HS2 is being created in order to increase the capacity of the rail network. Passenger numbers are ever-increasing as rail travel becomes more popular. It is a more eco-friendly way to travel, and as new jobs are created people tend to move around the country more. Not only will cross-country travel become easier, it also means that many express services can be removed from the existing railways. This in turn means that additional local services can run! So commuting in smaller areas will be much easier in the future, too.

Formal approval for construction companies to start working on HS2 was given on 15th April 2020. The first phase, linking Birmingham and London, is expected to be complete in 2029. The journey time will be reduced to approximately 52 minutes. It currently takes 1 hour and 24 minutes. 

HS2 should be finished completely by 2035, with all phases done. Journeys to and from London are expected to be reduced by up to 38.8% – for example, Crewe to London is currently a journey time of 1.5 hours. When the second phase of HS2 is complete, the journey will take just 55 minutes. Similarly, the journey from Sheffield to London now takes 2 hours and 5 minutes. After the second phase of HS2 is complete, it should only take 1 hour and 19 minutes. This is the future of high speed rail, UK.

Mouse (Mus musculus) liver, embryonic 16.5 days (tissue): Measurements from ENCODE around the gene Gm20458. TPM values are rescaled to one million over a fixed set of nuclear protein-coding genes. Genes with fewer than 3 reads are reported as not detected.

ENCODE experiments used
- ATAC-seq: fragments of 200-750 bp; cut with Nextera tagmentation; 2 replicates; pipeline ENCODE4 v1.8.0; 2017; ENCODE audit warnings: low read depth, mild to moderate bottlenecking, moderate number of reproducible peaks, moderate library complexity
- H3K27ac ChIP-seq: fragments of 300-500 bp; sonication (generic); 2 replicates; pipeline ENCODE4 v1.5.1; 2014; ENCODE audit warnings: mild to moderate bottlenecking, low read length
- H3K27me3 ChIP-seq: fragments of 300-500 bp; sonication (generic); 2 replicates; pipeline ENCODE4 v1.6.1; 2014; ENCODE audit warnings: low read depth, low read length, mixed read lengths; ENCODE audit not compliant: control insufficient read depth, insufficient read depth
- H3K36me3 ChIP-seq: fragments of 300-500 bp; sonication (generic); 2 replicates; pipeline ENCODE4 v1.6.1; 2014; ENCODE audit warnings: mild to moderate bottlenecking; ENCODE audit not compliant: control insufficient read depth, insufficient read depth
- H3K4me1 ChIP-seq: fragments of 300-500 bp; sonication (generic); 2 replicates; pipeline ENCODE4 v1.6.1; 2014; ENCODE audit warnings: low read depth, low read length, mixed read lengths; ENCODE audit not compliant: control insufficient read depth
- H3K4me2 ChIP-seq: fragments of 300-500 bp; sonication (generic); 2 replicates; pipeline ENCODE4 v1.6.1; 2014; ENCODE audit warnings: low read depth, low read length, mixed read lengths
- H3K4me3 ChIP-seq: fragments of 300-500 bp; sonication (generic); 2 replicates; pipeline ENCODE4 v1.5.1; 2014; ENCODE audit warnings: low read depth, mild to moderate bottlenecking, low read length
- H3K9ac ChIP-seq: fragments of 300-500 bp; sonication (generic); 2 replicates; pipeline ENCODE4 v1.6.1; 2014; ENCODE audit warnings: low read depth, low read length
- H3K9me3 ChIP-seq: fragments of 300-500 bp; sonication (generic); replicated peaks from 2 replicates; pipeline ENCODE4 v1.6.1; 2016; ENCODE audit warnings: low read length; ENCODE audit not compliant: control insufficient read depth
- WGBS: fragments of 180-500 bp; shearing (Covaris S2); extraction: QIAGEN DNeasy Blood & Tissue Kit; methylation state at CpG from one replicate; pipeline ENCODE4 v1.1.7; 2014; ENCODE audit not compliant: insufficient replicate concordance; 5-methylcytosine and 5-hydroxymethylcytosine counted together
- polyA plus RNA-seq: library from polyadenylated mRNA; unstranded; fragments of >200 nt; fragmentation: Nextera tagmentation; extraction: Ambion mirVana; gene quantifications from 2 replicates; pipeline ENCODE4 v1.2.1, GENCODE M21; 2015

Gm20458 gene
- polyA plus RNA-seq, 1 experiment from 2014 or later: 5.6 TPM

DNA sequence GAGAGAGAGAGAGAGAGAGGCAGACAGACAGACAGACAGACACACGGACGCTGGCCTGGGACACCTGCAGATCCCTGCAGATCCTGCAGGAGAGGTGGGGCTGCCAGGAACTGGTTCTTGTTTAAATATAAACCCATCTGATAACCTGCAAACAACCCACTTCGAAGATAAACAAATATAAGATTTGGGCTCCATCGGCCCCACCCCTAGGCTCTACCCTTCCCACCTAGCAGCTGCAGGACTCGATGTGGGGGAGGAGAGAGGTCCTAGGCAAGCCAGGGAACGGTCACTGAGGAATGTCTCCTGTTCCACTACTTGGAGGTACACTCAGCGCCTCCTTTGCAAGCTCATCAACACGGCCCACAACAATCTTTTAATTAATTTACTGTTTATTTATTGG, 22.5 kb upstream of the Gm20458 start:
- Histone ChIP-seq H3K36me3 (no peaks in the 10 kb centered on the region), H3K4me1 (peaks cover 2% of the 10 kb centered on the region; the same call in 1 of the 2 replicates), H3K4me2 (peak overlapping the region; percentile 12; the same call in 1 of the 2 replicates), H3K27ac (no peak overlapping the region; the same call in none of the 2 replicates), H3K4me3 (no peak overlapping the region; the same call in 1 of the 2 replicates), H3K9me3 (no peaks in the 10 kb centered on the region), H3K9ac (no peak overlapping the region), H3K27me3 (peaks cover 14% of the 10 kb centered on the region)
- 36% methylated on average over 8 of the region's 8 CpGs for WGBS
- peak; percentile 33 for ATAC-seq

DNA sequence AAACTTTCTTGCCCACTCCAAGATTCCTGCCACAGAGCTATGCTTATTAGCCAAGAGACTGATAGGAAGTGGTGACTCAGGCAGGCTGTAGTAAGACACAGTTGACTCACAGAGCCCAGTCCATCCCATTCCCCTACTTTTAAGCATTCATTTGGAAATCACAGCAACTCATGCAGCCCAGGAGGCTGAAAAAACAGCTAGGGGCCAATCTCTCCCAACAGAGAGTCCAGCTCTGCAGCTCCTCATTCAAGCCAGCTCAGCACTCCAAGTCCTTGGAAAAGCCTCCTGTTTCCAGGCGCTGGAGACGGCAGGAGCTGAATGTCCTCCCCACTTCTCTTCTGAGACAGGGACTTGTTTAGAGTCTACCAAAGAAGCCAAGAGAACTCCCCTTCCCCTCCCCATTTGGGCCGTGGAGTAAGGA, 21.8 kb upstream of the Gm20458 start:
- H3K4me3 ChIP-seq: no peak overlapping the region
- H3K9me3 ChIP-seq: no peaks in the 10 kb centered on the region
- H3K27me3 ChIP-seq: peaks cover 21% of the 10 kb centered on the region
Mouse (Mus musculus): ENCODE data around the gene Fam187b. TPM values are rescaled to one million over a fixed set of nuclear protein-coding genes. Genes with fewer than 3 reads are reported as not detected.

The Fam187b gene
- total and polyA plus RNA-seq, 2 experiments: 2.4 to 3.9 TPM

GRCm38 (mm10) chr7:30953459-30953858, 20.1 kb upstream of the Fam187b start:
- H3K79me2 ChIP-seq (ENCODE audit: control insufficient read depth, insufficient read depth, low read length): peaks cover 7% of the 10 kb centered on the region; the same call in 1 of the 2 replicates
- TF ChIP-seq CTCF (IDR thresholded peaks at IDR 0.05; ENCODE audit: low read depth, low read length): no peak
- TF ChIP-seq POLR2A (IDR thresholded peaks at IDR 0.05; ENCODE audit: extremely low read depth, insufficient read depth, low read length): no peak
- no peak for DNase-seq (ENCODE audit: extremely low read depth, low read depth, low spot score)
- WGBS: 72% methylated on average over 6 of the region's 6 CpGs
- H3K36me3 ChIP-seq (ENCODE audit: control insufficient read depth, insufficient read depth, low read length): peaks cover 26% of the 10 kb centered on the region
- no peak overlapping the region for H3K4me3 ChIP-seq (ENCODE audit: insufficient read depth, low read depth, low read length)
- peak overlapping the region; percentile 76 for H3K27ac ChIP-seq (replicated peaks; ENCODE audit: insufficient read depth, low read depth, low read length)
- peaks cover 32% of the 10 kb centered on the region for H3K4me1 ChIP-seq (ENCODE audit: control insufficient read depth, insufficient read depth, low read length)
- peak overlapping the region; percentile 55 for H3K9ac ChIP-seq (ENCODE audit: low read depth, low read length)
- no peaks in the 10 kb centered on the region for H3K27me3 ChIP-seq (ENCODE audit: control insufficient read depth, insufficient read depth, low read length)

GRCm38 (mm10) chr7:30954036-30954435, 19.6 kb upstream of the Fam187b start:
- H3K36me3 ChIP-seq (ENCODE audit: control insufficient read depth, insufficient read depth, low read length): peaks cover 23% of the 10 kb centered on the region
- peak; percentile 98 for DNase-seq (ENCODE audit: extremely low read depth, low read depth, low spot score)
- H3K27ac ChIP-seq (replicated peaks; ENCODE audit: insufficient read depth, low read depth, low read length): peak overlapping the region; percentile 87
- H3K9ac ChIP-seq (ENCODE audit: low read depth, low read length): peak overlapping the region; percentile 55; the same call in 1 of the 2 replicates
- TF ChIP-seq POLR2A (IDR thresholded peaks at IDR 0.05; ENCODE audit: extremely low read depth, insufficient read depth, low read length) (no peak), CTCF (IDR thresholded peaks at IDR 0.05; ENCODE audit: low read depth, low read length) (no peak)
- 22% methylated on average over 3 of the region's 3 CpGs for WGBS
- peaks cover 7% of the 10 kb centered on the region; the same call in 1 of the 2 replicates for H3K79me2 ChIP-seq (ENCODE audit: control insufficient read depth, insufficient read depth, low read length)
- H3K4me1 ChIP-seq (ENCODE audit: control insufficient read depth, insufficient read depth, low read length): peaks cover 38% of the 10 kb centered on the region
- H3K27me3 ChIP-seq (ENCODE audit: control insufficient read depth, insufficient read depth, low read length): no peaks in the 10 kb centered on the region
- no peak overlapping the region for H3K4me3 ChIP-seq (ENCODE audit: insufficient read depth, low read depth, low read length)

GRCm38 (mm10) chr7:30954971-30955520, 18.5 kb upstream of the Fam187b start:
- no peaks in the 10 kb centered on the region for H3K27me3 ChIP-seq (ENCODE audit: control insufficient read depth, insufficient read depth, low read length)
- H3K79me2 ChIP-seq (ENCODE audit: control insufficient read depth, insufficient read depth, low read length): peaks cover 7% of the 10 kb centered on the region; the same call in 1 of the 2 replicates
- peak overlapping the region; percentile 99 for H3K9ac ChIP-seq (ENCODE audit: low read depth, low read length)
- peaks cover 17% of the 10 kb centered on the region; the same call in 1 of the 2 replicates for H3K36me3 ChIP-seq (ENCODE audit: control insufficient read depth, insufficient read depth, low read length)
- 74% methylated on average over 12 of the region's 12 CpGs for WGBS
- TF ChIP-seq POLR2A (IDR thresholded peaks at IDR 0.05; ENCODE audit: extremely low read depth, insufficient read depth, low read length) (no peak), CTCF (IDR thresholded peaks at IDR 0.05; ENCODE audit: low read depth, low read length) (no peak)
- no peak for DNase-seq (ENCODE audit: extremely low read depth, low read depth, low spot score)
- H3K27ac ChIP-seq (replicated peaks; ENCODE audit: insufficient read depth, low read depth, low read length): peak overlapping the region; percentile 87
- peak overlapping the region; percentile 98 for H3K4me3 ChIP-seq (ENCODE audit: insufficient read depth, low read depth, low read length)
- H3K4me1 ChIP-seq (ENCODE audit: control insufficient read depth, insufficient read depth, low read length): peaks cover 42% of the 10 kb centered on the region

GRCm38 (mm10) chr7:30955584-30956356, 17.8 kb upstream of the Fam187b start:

HS2 map

Below is a map of the proposed HS2.

High speed rail UK

HS2 cost

There has been a lot of talk about the cost of HS2 since it was announced. Was there a need for such a costly high speed rail? UK citizens were unsure, and there were plenty of criticisms when the plans were unveiled. In August 2019 the government ordered a review of the project. The review was to look into the financial and environmental aspects of HS2. This was chaired by Douglas Oakervee, former chairman of HS2. The recommendations were given in February 2020: the project is to continue as planned.

So what will this new high speed rail cost? When it was originally budgeted in 2010, Network Rail estimated that it would cost between £30.9 billion and £36 billion. In 2013 it was given a budget of approximately £42.6 billion. The rolling stock was estimated to cost another £7.5 billion. As time passed and the costs were combined, as well as being adjusted for inflation, the 2015 budget for the project was £56.6 billion.

However, when Oakervee conducted his review in 2019 he found something different. With further inflation, his estimations were that the project would cost £80.7 billion – £88.7 billion in 2019 prices. Compared with the original budget, this is actually an increase of £18.3 billion – 26.3 billion, relatively. Currently the benefit-cost ration is between 1.3 and 1.5. This means that for every £1 spent on the project, between £1.30 and £1.50 worth of benefits will be provided.

High speed rail UK: To conclude

As you can see, high speed rail is currently being developed within the UK. The two railways in the pipeline are HS1 and HS2. Whilst there is certainly some controversy over the money being spent on these railways and their environmental impacts, it will provide commuters an tourists alike with increased opportunities for domestic travel.